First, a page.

FCS vehicles are to be fielded with the Integrated Army Active Protection System (IAAPS), a device designed to offer both “hard” active defense by physically intercepting incoming projectiles and “soft” active defense through the use of electronic countermeasures. This is an important part of the survivability system for these vehicles, but it has its limitations. First, an active protection system will be primarily effective against shaped-charge warheads, at least in the near term; a system that effectively intercepts incoming hypervelocity kinetic energy rounds is a challenge requiring considerably more demanding specifications than the existing prototypes that have successfully defeated shaped-charge projectiles. Second, such a system will require an amount of stand-off range to properly detect and engage incoming rounds. This will vary based on the velocity of the incoming round and a variety of other factors, but it will leave a zone near the vehicle where its defenses are limited. Given that ambushes in Iraq have commonly been at ranges well under 50 meters,10 this is a real concern.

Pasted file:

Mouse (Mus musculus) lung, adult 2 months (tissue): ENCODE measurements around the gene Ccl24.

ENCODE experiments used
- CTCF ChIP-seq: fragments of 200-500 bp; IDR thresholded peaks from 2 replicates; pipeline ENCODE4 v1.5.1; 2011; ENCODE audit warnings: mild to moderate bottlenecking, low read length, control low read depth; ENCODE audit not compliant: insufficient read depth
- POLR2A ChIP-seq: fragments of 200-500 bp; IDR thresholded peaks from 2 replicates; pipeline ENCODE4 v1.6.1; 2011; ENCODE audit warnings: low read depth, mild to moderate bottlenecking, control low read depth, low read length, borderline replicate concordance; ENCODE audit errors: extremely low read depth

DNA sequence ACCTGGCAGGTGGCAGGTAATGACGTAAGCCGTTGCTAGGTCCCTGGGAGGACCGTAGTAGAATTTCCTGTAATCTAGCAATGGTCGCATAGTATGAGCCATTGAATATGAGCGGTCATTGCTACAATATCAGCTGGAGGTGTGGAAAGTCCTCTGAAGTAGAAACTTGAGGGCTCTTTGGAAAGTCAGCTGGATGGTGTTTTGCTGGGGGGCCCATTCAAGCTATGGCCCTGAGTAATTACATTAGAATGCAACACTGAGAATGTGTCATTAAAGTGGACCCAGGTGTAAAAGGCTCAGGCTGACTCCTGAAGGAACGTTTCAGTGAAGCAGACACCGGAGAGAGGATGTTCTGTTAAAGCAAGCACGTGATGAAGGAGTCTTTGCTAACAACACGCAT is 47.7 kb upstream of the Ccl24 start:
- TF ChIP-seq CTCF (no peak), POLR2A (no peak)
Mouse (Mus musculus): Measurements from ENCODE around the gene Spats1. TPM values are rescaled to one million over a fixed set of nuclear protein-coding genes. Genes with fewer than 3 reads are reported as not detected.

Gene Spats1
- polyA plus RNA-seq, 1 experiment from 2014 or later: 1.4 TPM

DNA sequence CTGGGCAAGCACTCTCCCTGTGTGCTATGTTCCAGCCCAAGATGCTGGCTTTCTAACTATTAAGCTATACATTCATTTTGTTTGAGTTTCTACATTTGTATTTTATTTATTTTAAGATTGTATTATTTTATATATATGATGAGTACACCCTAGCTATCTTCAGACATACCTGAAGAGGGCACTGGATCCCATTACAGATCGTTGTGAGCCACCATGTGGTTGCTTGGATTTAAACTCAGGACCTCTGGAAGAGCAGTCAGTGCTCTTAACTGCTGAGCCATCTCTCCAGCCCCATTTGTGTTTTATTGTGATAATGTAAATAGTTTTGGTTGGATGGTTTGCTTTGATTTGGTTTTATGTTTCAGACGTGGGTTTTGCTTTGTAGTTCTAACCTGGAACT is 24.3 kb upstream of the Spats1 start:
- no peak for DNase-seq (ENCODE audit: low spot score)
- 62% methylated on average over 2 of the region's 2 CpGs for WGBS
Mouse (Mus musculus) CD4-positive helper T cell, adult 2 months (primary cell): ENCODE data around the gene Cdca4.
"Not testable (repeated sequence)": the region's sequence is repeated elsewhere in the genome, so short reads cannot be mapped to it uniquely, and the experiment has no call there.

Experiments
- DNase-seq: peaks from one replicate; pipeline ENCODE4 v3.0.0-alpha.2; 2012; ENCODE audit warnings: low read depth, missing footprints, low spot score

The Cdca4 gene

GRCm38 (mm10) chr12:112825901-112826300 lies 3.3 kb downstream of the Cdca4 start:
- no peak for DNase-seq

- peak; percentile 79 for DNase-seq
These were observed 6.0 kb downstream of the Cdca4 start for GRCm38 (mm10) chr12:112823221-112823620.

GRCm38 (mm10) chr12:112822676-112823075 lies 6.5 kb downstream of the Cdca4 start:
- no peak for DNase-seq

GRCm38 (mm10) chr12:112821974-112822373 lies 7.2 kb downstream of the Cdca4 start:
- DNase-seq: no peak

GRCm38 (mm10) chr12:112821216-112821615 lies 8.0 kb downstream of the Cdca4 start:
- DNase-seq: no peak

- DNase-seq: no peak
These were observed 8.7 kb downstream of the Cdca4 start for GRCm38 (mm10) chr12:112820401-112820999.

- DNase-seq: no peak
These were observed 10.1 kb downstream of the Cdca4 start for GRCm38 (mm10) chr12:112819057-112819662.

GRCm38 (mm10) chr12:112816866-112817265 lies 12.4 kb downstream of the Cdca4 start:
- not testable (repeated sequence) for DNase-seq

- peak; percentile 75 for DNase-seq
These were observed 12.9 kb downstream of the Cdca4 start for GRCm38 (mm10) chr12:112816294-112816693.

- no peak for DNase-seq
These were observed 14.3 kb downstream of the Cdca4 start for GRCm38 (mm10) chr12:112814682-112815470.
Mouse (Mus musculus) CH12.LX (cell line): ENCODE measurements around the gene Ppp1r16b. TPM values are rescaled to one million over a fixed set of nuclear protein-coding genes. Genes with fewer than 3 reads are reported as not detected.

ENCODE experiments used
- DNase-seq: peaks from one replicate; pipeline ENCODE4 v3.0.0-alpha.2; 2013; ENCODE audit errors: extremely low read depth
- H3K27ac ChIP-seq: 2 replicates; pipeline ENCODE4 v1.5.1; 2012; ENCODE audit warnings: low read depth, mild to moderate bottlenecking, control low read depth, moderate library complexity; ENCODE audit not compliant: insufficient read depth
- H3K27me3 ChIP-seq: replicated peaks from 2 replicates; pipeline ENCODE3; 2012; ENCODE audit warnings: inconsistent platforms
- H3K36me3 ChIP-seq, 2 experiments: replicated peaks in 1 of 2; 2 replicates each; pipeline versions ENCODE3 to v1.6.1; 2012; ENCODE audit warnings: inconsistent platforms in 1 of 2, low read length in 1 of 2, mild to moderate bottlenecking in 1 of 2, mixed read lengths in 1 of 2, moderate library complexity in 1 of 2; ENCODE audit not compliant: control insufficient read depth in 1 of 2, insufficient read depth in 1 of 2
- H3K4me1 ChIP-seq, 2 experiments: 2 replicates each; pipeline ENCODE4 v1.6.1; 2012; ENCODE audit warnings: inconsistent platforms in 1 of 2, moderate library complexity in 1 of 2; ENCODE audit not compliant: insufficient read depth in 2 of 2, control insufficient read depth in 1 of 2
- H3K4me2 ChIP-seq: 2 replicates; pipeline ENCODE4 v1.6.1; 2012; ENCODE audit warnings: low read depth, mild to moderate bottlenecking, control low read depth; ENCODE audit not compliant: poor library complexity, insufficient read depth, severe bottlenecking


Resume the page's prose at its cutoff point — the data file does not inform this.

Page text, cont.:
Additionally, depending on the type of system chosen for the FCS’s active defenses, there may be other technical issues that severely limit their effectiveness in certain environments. Any active defense system that physically intercepts incoming rounds will pose a risk to friendly dismounted infantry as well as local civilians. Defensive devices like the Full Spectrum Active Protection Close-in Shield (FCLAS) employ an explosive charge to defeat threats; during peace operations, restrictive rules of engagement could greatly complicate force protection. That said, this is clearly an important


technology. As of 2002, active defenses under testing had effectively engaged antitank guided missiles and rockets (despite requiring a 50-100 meter stand-off range) with designers anticipating a 90-percent hit probability by 2006.11 Impressive as that is, for an active defense system to be a true replacement for armor plate it will need to be even more capable than this; a ten-percent failure rate in the face of massed enemy fires would still result in high US casualties against a skilled and determined opponent.